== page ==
As a child, I often found myself listening with some fascination to the Shipping Forecast on the BBC, a litany of unusual placenames from the seas surrounding the British Isles, hearing about visibility, temperatures and sea conditions in far off places.
Finisterre was one of those exotic locations and even though I did Latin for a whole two terms at school, I had never really noticed the simplicity of the name.
Finis – terre.
It was the End of the Earth – for medieval people, beyond here be dragons.
That sort of thing.
As such, Finisterre seemed like a highly appropriate place to bring my Camino to a symbolic end.
Still feeling a bit feeble after not eating very much since arrival in Santiago, the coach was the preferred option to cover the 90km that still lay between me and the Atlantic Ocean, so with a few of my Camino Compadres for company, I found myself on motorised transport for the first time in over a month.
That felt very weird, I can tell you.
Fisterra is the little town that lies at the heart of Cape Finisterre, packed full of bars and restaurants and souvenir shops.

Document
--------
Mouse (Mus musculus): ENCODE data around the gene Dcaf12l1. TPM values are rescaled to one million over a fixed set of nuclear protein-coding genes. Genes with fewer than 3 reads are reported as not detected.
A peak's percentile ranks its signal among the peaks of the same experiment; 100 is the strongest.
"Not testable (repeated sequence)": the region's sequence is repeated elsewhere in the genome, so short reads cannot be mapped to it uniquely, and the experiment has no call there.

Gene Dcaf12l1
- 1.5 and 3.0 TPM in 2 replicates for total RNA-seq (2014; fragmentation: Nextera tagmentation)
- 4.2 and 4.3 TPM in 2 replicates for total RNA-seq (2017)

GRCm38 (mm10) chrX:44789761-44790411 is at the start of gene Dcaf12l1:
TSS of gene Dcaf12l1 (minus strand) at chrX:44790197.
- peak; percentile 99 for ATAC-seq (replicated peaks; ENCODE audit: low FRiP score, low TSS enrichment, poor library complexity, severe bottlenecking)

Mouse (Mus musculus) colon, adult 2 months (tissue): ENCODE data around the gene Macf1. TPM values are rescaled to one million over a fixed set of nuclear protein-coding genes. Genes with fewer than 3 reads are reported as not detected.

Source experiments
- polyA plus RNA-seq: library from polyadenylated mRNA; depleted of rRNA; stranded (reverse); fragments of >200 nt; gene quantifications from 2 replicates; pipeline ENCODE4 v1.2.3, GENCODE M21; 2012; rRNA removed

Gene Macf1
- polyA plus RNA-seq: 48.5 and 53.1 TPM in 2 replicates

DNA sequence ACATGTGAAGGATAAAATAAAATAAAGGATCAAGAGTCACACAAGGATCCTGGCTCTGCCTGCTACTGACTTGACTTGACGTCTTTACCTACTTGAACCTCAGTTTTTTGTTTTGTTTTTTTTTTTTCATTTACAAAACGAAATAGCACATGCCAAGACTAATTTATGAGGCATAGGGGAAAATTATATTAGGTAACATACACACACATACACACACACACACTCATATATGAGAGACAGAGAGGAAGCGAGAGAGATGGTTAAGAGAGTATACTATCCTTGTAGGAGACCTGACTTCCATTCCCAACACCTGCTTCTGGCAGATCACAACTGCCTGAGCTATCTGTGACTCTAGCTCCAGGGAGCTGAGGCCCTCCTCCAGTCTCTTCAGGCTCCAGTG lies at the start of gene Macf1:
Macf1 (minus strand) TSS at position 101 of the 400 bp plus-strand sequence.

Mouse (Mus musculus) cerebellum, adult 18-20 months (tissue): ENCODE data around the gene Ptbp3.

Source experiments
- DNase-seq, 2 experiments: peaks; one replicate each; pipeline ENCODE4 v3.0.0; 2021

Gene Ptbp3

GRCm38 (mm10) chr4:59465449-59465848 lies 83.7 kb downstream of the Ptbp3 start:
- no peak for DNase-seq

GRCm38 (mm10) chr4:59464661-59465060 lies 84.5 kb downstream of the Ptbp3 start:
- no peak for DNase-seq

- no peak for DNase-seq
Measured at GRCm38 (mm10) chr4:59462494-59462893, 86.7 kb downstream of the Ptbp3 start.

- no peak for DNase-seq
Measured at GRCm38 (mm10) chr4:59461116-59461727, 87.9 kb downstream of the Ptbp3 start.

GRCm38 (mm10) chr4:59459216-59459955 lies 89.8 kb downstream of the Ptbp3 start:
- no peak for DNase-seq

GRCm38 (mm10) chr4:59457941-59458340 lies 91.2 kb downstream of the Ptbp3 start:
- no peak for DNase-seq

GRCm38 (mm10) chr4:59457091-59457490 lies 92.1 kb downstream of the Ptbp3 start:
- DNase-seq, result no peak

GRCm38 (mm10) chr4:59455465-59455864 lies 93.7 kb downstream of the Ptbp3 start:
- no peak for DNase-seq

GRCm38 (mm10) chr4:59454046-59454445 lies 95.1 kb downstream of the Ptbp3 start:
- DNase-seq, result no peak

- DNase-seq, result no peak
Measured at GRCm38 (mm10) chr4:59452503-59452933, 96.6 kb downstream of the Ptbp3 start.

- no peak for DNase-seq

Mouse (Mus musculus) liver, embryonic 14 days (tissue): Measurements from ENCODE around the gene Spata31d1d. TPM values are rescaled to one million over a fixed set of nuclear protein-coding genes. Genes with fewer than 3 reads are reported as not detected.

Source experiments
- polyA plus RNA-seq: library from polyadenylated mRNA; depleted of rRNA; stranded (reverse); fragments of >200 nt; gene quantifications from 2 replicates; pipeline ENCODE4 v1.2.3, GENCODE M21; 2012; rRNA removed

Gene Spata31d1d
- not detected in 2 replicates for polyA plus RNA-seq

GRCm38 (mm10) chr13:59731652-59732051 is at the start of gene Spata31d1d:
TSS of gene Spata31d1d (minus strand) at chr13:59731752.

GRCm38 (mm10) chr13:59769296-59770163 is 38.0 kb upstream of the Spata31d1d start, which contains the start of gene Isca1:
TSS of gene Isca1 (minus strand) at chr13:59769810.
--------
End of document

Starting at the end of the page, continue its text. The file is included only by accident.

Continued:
Once the hotel had been sorted and a little lunch had been partially consumed, I walked the final 3km uphill to the 00km Camino marker for a valedictory photo.
For many Peregrinos, this place was the final step on their pilgrimage and with a ritual burning of their clothes and a dowsing in the sea, they would begin anew, fresh and clean, in salvation.
For me, another OJ was sufficient.
My clothes would certainly not be being burned either, not a chance.
Well, maybe one of the socks…
I settled down to absorb the last hours of the afternoon, in anticipation of a sunset and a full moonrise to follow.
When the moment came, it was truly breathtaking.
Over the last few weeks, I have had the privilege to witness a fabulous series of Spanish sunrises, bringing with them the hope and promise of a new day.
But I’d seen far fewer sunsets – I’d probably been too busy chatting with people in the albergues.
The meaningfulness of this sunset was almost a surprise to me, as I suddenly felt a sense of completion, as the last fraction of the sun slipped beneath the horizon.
It was done.
Now all that remained was to await the arrival of the Sun’s celestial dancing partner and within half an hour, the Moon rose majestically into the opposing sky.
Those who were there to witness these two transits will never forget the beauty painted on the heavens that night.
Little more could be added to the night, so it was time to wander back to Fisterra for a last vino tinto, but there was time for one more sweet moment, as Guillermo pulled up to me and my friends to offer us a lift down the hill.
One more Camino moment to add to a mountain of memories.